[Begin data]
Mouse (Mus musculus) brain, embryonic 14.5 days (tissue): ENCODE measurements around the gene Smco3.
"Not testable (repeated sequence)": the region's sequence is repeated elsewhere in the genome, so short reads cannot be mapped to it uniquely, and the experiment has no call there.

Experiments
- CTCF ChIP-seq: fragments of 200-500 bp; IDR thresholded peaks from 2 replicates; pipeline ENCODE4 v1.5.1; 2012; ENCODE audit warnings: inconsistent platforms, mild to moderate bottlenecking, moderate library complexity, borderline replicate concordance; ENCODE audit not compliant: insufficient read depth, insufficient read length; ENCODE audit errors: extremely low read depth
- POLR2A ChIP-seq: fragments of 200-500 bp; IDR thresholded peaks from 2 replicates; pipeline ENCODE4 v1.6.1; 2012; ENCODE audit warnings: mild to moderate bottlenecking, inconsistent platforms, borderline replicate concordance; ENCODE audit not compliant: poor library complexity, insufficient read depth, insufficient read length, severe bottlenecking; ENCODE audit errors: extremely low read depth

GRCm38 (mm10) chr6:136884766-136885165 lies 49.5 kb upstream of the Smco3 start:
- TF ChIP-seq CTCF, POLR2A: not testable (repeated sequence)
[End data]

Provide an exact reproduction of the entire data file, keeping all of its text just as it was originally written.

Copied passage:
Mouse (Mus musculus) brain, embryonic 14.5 days (tissue): ENCODE measurements around the gene Smco3.
"Not testable (repeated sequence)": the region's sequence is repeated elsewhere in the genome, so short reads cannot be mapped to it uniquely, and the experiment has no call there.

Experiments
- CTCF ChIP-seq: fragments of 200-500 bp; IDR thresholded peaks from 2 replicates; pipeline ENCODE4 v1.5.1; 2012; ENCODE audit warnings: inconsistent platforms, mild to moderate bottlenecking, moderate library complexity, borderline replicate concordance; ENCODE audit not compliant: insufficient read depth, insufficient read length; ENCODE audit errors: extremely low read depth
- POLR2A ChIP-seq: fragments of 200-500 bp; IDR thresholded peaks from 2 replicates; pipeline ENCODE4 v1.6.1; 2012; ENCODE audit warnings: mild to moderate bottlenecking, inconsistent platforms, borderline replicate concordance; ENCODE audit not compliant: poor library complexity, insufficient read depth, insufficient read length, severe bottlenecking; ENCODE audit errors: extremely low read depth

GRCm38 (mm10) chr6:136884766-136885165 lies 49.5 kb upstream of the Smco3 start:
- TF ChIP-seq CTCF, POLR2A: not testable (repeated sequence)